September 12, 1997

Gene therapy applied to brain tumors

Gene therapy applied to brain tumors

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Dr. Robert Maciunas (left) recently injected gene therapy cells into the brain of patient Daniel Ellison as part of a study to treat glioblastoma tumors. (Photo by John Howser)

Vanderbilt University Medical Center researchers are adding gene therapy to the arsenal of treatment weapons used to combat highly lethal glioblastoma tumors of the brain.

In a international multi-center clinical trial involving 40 other institutions throughout the world, VUMC investigators are testing a new gene therapy technique that, when combined with standard treatments, may halt the spread of these tumors in the brain.

³This is clearly the cutting edge with respect to gene therapy for brain tumors,² said Dr. Robert J. Maciunas, professor of Neurological Surgery and Biomedical Engineering, and principal investigator of the study at Vanderbilt.

Also integral to the trial are Dr. Paul L. Moots, assistant professor of Neurology, who assesses the patients both pre-operatively and post-operatively to track their progress; and Dr. Anthony J. Cmelak, assistant professor of Radiology and Radiological Sciences, who oversees patient¹s radiation therapy.

Glioblastoma tumors develop rapidly and are among the most aggressive and lethal types of cancerous tumors. The average survival rate for patients is between one and two years, even after undergoing the current standard treatments ‹ surgical removal of the tumor, radiation therapy and chemotherapy.

Glioblastoma tumors are made up of solid tumor cells which are sorrounded by a cloud of smaller, infiltrating tumor cells. These infiltrating tumor cells give rise to other tumors even after the solid tumor cells are removed, making treatment doubly difficult.

³It is as if these tumor cells are peppered throughout the normal matter of the brain. This is the component that usually makes these tumors incurable and the component that this study tries to address,² said Maciunas.

The clinical trial taking place at VUMC involves a fourth treatment component ‹ gene therapy ‹ in addition to the standard treatment methods.

After all visible traces of the solid tumor tissue has been surgically removed, genetically engineered producer cells are injected into the surrounding brain tissue that is infiltrated by the cancer cells. These producer cells contain a retrovirus, in this case a weakened herpes virus, that inserts copies of DNA into both normal and cancerous nearby cells.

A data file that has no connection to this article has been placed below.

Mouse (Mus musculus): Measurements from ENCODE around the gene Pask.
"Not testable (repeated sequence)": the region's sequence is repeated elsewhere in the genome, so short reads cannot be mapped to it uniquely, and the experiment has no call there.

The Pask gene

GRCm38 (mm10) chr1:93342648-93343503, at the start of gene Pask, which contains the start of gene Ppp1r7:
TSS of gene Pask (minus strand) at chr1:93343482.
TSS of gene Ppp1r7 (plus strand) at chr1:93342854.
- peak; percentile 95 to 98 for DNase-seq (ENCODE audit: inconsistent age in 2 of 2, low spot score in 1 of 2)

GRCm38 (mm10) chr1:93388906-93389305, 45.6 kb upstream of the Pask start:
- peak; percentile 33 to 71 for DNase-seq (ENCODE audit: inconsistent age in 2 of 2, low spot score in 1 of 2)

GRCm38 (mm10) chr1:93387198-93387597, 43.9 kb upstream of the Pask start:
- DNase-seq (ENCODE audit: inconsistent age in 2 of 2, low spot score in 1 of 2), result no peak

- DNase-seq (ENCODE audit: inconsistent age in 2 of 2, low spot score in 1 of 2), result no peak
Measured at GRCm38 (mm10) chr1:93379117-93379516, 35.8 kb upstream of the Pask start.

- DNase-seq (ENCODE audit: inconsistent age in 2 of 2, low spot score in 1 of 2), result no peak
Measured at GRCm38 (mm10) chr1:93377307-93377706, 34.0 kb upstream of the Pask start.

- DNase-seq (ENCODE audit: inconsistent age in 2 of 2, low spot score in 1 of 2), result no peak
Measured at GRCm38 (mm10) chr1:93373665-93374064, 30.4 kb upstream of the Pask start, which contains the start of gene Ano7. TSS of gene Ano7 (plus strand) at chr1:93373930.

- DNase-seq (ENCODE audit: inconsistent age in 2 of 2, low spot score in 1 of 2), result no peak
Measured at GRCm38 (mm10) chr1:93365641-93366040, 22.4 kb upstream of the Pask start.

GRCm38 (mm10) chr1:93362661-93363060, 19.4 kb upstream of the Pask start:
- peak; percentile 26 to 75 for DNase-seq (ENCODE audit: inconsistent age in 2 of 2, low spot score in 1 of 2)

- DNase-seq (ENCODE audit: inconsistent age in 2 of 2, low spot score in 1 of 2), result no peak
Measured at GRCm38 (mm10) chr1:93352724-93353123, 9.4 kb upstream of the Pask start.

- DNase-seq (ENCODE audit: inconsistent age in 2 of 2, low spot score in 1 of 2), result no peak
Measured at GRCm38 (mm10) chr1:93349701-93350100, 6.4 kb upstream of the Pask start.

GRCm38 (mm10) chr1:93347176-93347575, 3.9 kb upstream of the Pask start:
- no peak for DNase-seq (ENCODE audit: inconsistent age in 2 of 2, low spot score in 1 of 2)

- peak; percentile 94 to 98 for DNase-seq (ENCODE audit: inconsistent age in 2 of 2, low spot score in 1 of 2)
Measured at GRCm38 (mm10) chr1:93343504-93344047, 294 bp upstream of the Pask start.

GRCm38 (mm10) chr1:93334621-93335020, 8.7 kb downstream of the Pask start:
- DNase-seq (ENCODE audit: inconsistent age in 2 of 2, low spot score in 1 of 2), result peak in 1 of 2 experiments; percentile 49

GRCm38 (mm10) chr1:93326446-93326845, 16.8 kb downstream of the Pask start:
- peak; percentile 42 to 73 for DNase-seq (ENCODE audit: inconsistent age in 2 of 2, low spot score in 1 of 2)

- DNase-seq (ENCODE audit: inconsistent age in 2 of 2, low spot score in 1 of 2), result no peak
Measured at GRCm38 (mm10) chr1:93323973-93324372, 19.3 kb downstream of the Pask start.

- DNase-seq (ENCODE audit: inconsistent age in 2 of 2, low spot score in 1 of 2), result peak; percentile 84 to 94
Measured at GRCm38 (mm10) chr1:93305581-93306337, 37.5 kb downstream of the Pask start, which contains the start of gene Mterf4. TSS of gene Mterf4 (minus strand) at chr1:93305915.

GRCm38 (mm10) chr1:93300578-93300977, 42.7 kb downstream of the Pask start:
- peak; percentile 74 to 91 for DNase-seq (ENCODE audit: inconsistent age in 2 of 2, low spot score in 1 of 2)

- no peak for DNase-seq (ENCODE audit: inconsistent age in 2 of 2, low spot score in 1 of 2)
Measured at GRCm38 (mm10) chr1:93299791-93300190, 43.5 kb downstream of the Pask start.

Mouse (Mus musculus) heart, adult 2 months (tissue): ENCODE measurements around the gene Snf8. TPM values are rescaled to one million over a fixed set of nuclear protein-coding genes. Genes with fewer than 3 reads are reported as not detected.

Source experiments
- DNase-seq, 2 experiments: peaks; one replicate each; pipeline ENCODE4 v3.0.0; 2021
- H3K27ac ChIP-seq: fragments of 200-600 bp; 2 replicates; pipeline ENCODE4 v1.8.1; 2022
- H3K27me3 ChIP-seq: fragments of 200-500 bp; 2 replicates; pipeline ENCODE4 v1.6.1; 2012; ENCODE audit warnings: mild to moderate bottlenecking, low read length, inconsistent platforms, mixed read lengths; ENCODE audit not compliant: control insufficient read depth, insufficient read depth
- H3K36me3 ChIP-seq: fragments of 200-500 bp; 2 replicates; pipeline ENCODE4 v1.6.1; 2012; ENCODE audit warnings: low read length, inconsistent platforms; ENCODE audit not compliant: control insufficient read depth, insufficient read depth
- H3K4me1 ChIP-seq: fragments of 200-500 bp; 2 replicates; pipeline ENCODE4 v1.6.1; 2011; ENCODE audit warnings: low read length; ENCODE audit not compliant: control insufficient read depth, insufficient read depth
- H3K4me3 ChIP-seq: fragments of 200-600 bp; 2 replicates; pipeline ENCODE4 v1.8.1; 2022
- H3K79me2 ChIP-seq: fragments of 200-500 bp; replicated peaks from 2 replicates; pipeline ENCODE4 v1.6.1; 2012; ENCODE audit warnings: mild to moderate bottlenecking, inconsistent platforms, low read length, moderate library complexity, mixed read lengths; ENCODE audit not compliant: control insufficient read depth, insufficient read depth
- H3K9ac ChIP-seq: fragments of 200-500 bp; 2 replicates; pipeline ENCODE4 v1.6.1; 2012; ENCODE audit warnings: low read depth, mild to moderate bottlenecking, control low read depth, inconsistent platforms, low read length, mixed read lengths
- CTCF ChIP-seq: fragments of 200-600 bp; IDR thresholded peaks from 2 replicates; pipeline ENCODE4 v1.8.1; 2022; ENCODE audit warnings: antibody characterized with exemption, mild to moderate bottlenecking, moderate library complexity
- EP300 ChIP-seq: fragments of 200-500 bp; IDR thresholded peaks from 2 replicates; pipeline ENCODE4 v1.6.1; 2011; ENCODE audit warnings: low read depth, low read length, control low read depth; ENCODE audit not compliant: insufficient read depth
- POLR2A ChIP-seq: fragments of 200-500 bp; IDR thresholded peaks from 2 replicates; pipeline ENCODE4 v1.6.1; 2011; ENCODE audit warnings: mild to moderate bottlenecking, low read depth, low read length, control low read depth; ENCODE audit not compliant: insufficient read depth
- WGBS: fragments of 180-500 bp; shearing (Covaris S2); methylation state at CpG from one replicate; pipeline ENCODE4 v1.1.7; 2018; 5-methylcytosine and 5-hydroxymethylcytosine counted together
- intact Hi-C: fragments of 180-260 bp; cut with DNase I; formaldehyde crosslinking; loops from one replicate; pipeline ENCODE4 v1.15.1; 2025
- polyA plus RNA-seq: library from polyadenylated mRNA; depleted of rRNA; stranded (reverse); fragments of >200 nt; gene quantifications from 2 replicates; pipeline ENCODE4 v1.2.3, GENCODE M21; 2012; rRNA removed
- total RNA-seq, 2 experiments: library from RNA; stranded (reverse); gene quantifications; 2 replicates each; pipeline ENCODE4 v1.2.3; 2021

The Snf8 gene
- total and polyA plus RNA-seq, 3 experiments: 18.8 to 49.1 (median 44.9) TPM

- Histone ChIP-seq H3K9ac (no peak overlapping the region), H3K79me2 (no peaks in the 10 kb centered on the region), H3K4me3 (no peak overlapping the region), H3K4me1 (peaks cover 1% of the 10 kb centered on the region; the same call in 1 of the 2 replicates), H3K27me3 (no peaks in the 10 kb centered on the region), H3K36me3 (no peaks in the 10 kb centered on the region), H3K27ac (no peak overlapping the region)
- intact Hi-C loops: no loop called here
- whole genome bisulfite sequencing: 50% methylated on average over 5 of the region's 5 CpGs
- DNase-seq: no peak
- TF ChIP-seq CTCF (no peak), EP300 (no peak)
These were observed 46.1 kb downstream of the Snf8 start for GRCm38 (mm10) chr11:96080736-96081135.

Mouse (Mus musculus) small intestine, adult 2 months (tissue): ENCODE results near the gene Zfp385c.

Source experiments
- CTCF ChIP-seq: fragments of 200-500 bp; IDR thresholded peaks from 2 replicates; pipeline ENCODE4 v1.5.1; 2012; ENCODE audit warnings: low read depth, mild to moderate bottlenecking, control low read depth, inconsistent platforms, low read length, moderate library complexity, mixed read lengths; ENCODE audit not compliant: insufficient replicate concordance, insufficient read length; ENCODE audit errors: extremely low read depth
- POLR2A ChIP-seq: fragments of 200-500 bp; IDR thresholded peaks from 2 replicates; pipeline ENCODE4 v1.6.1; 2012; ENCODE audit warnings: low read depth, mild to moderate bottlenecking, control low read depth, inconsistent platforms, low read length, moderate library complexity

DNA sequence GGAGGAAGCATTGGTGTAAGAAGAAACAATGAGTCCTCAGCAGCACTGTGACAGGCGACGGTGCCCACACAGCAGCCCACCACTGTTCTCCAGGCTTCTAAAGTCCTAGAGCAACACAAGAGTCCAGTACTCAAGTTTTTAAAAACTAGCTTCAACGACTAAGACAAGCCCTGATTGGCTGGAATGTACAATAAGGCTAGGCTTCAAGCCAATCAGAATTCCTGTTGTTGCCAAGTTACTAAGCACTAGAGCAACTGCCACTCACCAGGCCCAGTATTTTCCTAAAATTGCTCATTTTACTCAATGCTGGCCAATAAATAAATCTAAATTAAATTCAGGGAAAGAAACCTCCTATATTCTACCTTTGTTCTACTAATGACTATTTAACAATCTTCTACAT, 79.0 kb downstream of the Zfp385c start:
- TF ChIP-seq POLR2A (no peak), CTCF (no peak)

While in the brain, the producer cells make a protein called thymidine kinase, which enters the cancer cells as they divide. Since normal brain cells do not divide they do not take up any thymidine kinase.

After 14 days, a harmless drug called ganciclovir is injected at the site of the tumor. The combination of ganciclovir and thymidine kinase makes it impossible for the cancer cells to divide. Without being able to divide, these cancer cells can't multiply and soon die.

³The trials in animal models have been exceedingly promising and have had significant effects on survival and quality of life," said Maciunas. "How that will translate into the realm of human medical care is promising but still not determined."

Daniel Ellison, a 42-year-old furniture maker, was the first patient to undergo the procedure at VUMC. He was discharged from VUMC on Sept. 2 after recovering from the surgery that removed a 3 centimeter tumor from his brain. Ellison is scheduled to get the shot of ganciclovir and begin the standard regimen of chemotherapy and radiation treatment sometime in the next few weeks.

³The surgery went extremely well with Mr. Ellison. We were able to use the techniques of image guided surgery and the benefits of awake craniotomy to maximum benefit,² said Maciunas.

Physicians will be able to determine the effectiveness of the new technique by following Ellison¹s progress.

³This is a good example of the type of cutting-edge transitional clinical care that can happen in the setting of the Vanderbilt Cancer Center supported by the National Institutes of Health,² said Maciunas.

³It is a testimony to the effectiveness of Dr. Harold L. Moses, Benjamin F. Byrd Jr. Professor and chair of Cell Biology and director of the Cancer Center, and the many people working with him that we have been able to bring this trial to VUMC. Dr. George S. Allen, William F. Meacham Professor and chair of Neurological Surgery, has also been instrumental in bringing about an environment where high technology can be used for neurosurgery,² said Maciunas.